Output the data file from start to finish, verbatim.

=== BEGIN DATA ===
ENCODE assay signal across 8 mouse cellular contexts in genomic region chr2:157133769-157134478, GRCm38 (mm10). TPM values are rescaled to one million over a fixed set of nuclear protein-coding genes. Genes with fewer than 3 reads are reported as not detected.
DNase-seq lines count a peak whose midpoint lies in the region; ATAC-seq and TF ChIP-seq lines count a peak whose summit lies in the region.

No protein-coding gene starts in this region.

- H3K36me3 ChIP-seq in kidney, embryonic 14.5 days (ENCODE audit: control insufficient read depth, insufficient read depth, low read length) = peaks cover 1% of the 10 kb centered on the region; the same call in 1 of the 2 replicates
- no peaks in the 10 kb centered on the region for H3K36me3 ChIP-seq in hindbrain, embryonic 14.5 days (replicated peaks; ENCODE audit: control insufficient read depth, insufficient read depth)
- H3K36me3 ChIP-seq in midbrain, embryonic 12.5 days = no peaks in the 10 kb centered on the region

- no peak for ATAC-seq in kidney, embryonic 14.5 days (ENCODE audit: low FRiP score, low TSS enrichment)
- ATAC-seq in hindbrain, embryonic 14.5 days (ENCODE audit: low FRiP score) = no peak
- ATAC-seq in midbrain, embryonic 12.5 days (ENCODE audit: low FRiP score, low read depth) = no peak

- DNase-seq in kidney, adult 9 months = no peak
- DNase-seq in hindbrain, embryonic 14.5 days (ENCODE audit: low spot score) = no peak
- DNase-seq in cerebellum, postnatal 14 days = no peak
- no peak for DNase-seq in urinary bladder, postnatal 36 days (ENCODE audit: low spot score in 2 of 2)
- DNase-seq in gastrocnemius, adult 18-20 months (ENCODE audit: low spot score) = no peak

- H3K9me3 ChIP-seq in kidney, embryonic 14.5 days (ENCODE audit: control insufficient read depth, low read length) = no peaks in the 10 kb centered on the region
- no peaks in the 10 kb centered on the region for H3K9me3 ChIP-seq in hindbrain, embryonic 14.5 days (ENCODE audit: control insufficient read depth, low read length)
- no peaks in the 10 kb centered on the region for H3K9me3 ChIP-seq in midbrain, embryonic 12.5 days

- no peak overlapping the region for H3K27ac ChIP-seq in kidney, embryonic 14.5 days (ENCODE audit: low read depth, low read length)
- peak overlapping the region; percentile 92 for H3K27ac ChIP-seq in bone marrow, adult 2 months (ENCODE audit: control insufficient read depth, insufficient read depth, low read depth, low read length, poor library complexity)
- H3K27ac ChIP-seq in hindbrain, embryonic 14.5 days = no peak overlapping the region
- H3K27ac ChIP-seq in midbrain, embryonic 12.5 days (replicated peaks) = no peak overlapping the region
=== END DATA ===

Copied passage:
ENCODE assay signal across 8 mouse cellular contexts in genomic region chr2:157133769-157134478, GRCm38 (mm10). TPM values are rescaled to one million over a fixed set of nuclear protein-coding genes. Genes with fewer than 3 reads are reported as not detected.
DNase-seq lines count a peak whose midpoint lies in the region; ATAC-seq and TF ChIP-seq lines count a peak whose summit lies in the region.

No protein-coding gene starts in this region.

- H3K36me3 ChIP-seq in kidney, embryonic 14.5 days (ENCODE audit: control insufficient read depth, insufficient read depth, low read length) = peaks cover 1% of the 10 kb centered on the region; the same call in 1 of the 2 replicates
- no peaks in the 10 kb centered on the region for H3K36me3 ChIP-seq in hindbrain, embryonic 14.5 days (replicated peaks; ENCODE audit: control insufficient read depth, insufficient read depth)
- H3K36me3 ChIP-seq in midbrain, embryonic 12.5 days = no peaks in the 10 kb centered on the region

- no peak for ATAC-seq in kidney, embryonic 14.5 days (ENCODE audit: low FRiP score, low TSS enrichment)
- ATAC-seq in hindbrain, embryonic 14.5 days (ENCODE audit: low FRiP score) = no peak
- ATAC-seq in midbrain, embryonic 12.5 days (ENCODE audit: low FRiP score, low read depth) = no peak

- DNase-seq in kidney, adult 9 months = no peak
- DNase-seq in hindbrain, embryonic 14.5 days (ENCODE audit: low spot score) = no peak
- DNase-seq in cerebellum, postnatal 14 days = no peak
- no peak for DNase-seq in urinary bladder, postnatal 36 days (ENCODE audit: low spot score in 2 of 2)
- DNase-seq in gastrocnemius, adult 18-20 months (ENCODE audit: low spot score) = no peak

- H3K9me3 ChIP-seq in kidney, embryonic 14.5 days (ENCODE audit: control insufficient read depth, low read length) = no peaks in the 10 kb centered on the region
- no peaks in the 10 kb centered on the region for H3K9me3 ChIP-seq in hindbrain, embryonic 14.5 days (ENCODE audit: control insufficient read depth, low read length)
- no peaks in the 10 kb centered on the region for H3K9me3 ChIP-seq in midbrain, embryonic 12.5 days

- no peak overlapping the region for H3K27ac ChIP-seq in kidney, embryonic 14.5 days (ENCODE audit: low read depth, low read length)
- peak overlapping the region; percentile 92 for H3K27ac ChIP-seq in bone marrow, adult 2 months (ENCODE audit: control insufficient read depth, insufficient read depth, low read depth, low read length, poor library complexity)
- H3K27ac ChIP-seq in hindbrain, embryonic 14.5 days = no peak overlapping the region
- H3K27ac ChIP-seq in midbrain, embryonic 12.5 days (replicated peaks) = no peak overlapping the region